The old monetarists focused on conventional monetary policy which controls the nominal interest rate on short-term government bonds.  That has worked fairly well during the last century except when interest rates hit zero.  This is the simplest definition of a liquidity trap and on the following graph, you can see that it happened during the Great Depression and the Great Recession of 2008.

Graph of 3-Month Treasury Bill: Secondary Market Rate

A liquidity trap is a ‘trap’ because the central bank (the Fed) feels trapped.  It cannot use conventional monetary policy to reduce the nominal short-term interest rate below zero.  Since nominal interest rates cannot go below zero, monetarists have focused on ‘unconventional’ monetary policy which has two primary flavors:

1. Reduce long-term and risky interest rates by having the Fed directly lend money in long-term and riskier loanable funds markets.  That would help redistribute income from hoarders to borrowers in loanable funds markets where interest rates are still well above zero.

2. Raise inflation as a way to redistribute resources from people who are hoarding money (relatively wealthy) to people with a propensity to spend it (most of us). An increase in inflation would reduce the real interest rate of all loanable funds markets and reduce the incentive to hold cash.  The market monetarists tend to focus on raising inflation because it has such broad effects across all financial markets, including the desire to hold cash which perhaps the biggest source of hoarding problems during a liquidity trap.   Because short-term interest rates are zero, they are equivalent to keeping cash.  The savers who hoard money in bonds that pay zero percent might as well bury cash in a jar in their yard except that cash in a jar is more likely to get stolen or ruined in a flood than the zero-interest bonds that they hoard.  But the effect on the economy is the same either way.  All money that is hoarded at zero-percent interest rate is effectively taken out of the economy during a liquidity trap.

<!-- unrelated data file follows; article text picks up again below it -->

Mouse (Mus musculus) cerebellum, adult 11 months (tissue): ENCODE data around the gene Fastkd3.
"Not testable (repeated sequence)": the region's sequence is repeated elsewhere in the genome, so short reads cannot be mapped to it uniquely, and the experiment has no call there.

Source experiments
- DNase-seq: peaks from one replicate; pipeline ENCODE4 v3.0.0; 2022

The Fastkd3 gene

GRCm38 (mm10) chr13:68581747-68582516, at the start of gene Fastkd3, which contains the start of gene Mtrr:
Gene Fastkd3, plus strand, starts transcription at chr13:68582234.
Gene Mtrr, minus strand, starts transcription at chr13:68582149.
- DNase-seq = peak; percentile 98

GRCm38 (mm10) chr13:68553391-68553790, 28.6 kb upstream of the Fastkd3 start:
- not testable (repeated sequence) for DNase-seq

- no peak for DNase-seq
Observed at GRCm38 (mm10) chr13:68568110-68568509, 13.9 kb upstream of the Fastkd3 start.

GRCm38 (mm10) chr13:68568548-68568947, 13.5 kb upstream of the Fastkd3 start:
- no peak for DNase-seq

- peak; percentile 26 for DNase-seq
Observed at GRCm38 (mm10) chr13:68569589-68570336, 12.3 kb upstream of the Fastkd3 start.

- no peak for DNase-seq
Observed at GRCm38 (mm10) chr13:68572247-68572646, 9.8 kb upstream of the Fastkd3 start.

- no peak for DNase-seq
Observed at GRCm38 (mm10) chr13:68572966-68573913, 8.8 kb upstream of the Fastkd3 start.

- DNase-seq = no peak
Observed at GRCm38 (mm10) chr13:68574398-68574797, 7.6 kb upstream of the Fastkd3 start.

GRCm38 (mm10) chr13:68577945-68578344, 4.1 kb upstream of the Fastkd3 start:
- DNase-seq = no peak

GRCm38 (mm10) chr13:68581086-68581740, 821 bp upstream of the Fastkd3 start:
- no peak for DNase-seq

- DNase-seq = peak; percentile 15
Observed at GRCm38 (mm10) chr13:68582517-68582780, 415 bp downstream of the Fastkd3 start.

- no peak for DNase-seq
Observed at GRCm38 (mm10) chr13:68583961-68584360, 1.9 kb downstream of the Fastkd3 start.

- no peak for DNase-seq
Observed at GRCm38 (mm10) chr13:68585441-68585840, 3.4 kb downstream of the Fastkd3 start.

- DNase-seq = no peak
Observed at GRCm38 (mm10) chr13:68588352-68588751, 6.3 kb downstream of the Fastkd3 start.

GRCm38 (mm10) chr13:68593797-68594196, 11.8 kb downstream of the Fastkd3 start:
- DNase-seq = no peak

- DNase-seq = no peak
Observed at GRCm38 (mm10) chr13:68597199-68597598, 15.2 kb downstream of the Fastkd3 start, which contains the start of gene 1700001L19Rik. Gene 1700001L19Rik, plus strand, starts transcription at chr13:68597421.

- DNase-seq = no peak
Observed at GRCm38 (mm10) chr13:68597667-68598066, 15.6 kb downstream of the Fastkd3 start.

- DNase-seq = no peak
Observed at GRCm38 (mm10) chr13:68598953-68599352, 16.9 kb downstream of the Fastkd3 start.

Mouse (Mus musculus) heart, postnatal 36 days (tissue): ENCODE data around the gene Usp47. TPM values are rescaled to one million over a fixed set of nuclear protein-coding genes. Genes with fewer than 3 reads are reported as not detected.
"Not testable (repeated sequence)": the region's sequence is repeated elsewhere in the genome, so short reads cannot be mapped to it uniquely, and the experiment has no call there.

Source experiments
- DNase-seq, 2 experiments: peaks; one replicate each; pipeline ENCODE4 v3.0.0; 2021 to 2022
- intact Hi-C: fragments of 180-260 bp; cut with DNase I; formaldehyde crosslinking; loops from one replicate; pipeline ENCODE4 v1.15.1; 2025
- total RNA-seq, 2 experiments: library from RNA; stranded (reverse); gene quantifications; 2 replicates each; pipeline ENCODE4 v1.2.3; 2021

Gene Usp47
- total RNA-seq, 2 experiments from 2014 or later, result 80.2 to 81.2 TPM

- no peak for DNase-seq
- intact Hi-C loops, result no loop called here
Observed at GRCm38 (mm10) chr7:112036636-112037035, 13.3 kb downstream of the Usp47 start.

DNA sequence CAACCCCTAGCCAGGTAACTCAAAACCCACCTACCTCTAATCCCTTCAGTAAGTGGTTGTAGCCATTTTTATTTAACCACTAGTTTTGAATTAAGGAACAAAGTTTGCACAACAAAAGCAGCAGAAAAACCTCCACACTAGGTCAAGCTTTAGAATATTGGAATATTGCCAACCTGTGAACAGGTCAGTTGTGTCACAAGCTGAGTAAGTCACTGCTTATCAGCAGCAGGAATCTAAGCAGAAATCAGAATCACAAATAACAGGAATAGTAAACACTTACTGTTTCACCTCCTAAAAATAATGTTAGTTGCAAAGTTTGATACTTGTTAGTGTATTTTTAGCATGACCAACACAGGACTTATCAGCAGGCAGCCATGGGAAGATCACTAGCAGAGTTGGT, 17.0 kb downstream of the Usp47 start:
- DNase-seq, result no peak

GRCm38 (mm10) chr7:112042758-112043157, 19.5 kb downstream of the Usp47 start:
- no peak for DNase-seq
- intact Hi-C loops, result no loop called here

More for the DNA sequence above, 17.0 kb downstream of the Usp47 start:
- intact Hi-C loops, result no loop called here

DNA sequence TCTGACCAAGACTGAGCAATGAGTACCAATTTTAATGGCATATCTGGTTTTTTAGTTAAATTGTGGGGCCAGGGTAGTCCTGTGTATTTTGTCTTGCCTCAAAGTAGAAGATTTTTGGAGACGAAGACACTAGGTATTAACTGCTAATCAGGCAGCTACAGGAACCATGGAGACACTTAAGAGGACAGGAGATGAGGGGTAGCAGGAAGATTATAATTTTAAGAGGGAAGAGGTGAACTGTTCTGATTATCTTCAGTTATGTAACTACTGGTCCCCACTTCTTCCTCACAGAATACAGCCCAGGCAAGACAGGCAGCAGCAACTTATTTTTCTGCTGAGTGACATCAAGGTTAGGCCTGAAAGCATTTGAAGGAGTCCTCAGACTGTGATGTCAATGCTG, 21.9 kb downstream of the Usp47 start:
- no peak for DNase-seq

Of course, not all hoarders are rich even though the median hoarder is a lot richer than the median spender.  The hoarders include most Americans who are retired and it is unfortunate that they should share more of the pain of a recession.  About 14% of Americans are over age 65, and it is unfortunate that their real wealth is threatened by a rise in inflation, but they are not served by high unemployment either.  Ending the recession and lowering unemployment will mean that their future Social Security checks are fully funded and more secure.  And Social Security provides the majority of income for the median American who is eligible for benefits.   Plus, returning to economic growth is the best way to raise real interest rates back up.  A prolonged recession means prolonged low real returns on savings.  It is better for savers to think long run.  They are better off in the long run if they endure a short burst of inflation and get back the higher interest rates that come with the recovery from a recession.